"There just isn't any work," said Ignacio Rodriguez, a 48-year-old worker who lives with his wife and five children at the Everglades Trailer Park south of Florida City. "All that I and my friends have been working is two or three hours a day, two or three days a week." Josephine Atkins, a farm worker in Homestead for 16 years, puts it more bluntly. "It is," she says, "the worst year I've seen since I've been here." Each winter, as close to 10,000 Mexican-Americans come to South Dade to join another 10,000 seasonal farm workers here, many of them Puerto Ricans and blacks, stories are told of migrants going hungry and cold, and sleeping in cars and trucks. Estimates among the migrants themselves are that half the workers in South Dade are out of a job, and most of the other half are working only three to four hours a day. "The people vi hurting very badly; the are Abby 2B Janeway 14A dia 4A Keasler 78 Bombeck IB King IB Bridge 68 Lifestyle In Brothers 7B Movies 4B Business HA People 2A Classified 8C Rau 7B Comics 66 Roberts 5A Crittenden IC Sports IC Crossw'ds 6B Steincrohn 7B Deaths 5B TV 8B Editorials 16A Weather 7B Features 78 Wd game 611 Deadline 7B Woods 8B Associated Press PHILADELPHIA Philadelphia Inquirer consumer writer Dick Pothier tried hard to help a lady caller the other day.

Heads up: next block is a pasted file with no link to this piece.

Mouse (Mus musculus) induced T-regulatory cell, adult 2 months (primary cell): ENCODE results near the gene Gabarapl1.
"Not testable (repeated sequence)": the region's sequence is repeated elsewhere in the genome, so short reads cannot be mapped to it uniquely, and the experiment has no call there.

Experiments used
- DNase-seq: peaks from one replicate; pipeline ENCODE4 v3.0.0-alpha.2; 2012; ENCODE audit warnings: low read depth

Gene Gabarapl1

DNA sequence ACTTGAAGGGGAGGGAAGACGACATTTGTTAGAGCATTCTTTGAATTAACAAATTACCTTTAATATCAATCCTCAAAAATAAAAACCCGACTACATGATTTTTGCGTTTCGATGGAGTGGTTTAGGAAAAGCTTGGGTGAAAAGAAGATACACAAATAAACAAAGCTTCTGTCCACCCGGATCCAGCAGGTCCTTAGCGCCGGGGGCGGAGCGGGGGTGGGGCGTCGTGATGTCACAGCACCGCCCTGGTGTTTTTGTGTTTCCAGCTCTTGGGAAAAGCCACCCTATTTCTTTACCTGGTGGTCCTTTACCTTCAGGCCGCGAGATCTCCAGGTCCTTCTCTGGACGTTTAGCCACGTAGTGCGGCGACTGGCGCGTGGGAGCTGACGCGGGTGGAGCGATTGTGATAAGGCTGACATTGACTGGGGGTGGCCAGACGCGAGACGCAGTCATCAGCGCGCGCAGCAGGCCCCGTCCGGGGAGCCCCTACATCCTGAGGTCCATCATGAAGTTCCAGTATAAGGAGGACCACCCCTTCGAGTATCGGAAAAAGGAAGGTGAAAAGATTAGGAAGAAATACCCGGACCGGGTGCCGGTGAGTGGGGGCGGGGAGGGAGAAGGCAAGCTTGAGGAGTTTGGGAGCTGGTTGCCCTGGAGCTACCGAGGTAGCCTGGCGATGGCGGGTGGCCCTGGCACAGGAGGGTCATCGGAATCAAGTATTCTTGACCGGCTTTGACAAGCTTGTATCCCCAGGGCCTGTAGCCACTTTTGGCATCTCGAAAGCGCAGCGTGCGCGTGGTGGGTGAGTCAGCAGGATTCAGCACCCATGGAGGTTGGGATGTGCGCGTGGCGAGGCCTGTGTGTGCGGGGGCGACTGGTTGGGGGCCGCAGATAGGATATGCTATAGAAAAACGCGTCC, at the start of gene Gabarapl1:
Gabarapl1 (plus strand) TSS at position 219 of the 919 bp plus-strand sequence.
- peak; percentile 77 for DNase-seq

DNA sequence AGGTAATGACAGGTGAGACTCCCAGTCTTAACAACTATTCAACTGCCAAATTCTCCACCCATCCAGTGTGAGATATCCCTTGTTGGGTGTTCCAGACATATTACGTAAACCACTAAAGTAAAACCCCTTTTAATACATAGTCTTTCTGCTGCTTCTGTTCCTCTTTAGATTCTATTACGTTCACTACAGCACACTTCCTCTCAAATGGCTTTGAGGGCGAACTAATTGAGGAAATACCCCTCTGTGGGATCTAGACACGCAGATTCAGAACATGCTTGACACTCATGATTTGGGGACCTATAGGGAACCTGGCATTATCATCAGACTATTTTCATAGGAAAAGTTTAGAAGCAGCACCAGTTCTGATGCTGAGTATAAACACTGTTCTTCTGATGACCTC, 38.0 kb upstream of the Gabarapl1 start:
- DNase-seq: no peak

She wanted some Information about new federal regulations concerning the rights of delinquent debtors. She told Pothier she wanted to avoid paying what she owed, If at all possible. So Pothier explained that the law prohibits cred'tors from calling people at work or from harassing them at night vith telephone calls. He then outlined the rights of both creditor and debtor. The woman, sounding relieved, thanked Pothier for his time and assistance.

Pothier, naturally curl ous, asked how much she owed and to whom. The lady told Pothier she owed $3,000 to the Philadelphia Inquirer for advertising. iI THE TRUE AND UNFAMILIAR STORY Associated Press NAZARETH, Israel It's a gray Christmas season in Nazareth, the little town where Christ spent his boyhood. Nazareth is broke. The mayor has resigned.

The pilgrim trade is shrinking. If such 20th century problems weren't enough to dim the Christmas lights winking in the old alleyway bazaar, there is one more thing to make the festive season gray December is the rainy season in the hills of Galilee. "But we want to make Nazareth feel good for Christmas," says All Haidar, an Arab school inspector who is acting as mayor of the all-Arab town. "We are cleaning up and decorating, and the Moslems and Christians are making sweets to give each other. Here we celebrate each other's feasts." And despite the financial squeeze abroad and the dle East tension that has reduced Israel's tourist trade by somewhere from 15 to 30 per cent, a Franciscan priest at the Church of the Annunciation forecasts a standingroomonly crowd for midnight Mass on Christmas Eve.